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Climate and agronomy, not genetics, underpin recent maize yield gains in favorable environments
Thursday, 2022/01/27 | 06:23:52

Gonzalo Rizzo, Juan Pablo Monzon, Fatima A. Tenorio, Réka Howard, Kenneth G. Cassman, and Patricio Grassini

PNAS January 25, 2022 119 (4) e2113629119


After accounting for the effect of climate and improvements in agronomic management, we found the contribution of genetic technologies to increasing maize yield potential in favorable environments was substantially smaller than reported in previous studies. If genetic progress in yield potential is slowing in other environments and for other crops as well, future production gains will increasingly rely on yield gains from improved agronomic practices and/or increasing crop intensity where possible.


Quantitative understanding of factors driving yield increases of major food crops is essential for effective prioritization of research and development. Yet previous estimates had limitations in distinguishing among contributing factors such as changing climate and new agronomic and genetic technologies. Here, we distinguished the separate contribution of these factors to yield advance using an extensive database collected from the largest irrigated maize-production domain in the world located in Nebraska (United States) during the 2005-to-2018 period. We found that 48% of the yield gain was associated with a decadal climate trend, 39% with agronomic improvements, and, by difference, only 13% with improvement in genetic yield potential. The fact that these findings were so different from most previous studies, which gave much-greater weight to genetic yield potential improvement, gives urgency to the need to reevaluate contributions to yield advances for all major food crops to help guide future investments in research and development to achieve sustainable global food security. If genetic progress in yield potential is also slowing in other environments and crops, future crop-yield gains will increasingly rely on improved agronomic practices.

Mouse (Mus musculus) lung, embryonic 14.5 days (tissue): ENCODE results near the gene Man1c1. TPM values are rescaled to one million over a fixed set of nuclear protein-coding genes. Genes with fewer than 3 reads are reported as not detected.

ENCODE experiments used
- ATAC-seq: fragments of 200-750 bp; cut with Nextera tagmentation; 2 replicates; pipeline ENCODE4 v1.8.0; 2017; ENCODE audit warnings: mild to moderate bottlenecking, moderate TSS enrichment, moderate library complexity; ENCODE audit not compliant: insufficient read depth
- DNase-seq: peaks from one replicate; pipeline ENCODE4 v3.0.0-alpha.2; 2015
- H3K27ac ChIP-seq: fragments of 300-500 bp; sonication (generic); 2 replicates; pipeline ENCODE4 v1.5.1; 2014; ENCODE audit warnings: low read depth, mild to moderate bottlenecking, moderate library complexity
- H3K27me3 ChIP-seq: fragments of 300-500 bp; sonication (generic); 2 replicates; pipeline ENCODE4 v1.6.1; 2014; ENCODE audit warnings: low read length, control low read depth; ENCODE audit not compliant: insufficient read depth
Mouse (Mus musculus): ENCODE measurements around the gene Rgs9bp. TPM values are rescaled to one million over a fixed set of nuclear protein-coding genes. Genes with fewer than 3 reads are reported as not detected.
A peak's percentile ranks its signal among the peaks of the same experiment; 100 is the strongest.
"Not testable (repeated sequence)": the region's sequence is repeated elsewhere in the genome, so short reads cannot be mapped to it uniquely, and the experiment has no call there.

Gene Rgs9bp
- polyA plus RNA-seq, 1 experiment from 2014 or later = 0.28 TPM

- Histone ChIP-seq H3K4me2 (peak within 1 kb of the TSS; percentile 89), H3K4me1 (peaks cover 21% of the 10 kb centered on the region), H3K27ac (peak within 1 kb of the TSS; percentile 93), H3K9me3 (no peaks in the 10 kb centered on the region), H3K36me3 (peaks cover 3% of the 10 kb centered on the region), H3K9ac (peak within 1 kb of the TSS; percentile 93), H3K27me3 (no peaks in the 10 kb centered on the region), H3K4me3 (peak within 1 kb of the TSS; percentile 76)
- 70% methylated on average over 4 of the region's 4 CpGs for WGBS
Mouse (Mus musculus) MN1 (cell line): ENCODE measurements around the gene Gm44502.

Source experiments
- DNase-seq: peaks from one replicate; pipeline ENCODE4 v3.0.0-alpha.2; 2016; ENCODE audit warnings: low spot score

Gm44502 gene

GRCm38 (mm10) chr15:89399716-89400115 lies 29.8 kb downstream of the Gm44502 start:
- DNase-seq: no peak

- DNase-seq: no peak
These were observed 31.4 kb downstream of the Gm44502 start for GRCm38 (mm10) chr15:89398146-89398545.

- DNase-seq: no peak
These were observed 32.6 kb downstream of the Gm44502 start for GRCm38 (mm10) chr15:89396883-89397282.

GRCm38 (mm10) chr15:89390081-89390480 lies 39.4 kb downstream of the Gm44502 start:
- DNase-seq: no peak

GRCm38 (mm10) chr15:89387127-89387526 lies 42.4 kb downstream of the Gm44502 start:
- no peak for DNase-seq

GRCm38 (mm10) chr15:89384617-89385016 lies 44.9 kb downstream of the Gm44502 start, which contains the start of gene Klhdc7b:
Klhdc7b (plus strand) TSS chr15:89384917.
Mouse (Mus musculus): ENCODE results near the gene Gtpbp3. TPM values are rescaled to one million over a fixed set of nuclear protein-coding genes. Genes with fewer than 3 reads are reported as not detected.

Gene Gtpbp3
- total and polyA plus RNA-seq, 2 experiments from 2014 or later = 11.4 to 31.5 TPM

See: https://www.pnas.org/content/119/4/e2113629119


Description: Fig. 1.

Fig. 1. Simulated climate-driven yield potential (Yc) and average farm yield (Ya) for irrigated maize in three regions in Nebraska: Lower Niobrara (Top), Tri-Basin (Middle), and Upper Big Blue (Bottom). The green shadow indicates the range of simulated Yc across nine combinations of sowing date and hybrid maturity for each year. Box plots show Ya, with boxes delimiting the 25th and 75th percentiles and lines indicating fifth and 95th percentiles; the horizontal line within each box represents the median. Also shown are fitted linear-regression models for Yc (green) and Ya (red) and their associated slopes (± SEs). Slopes of fitted regression models were statistically different from zero in all cases (P < 0.01).

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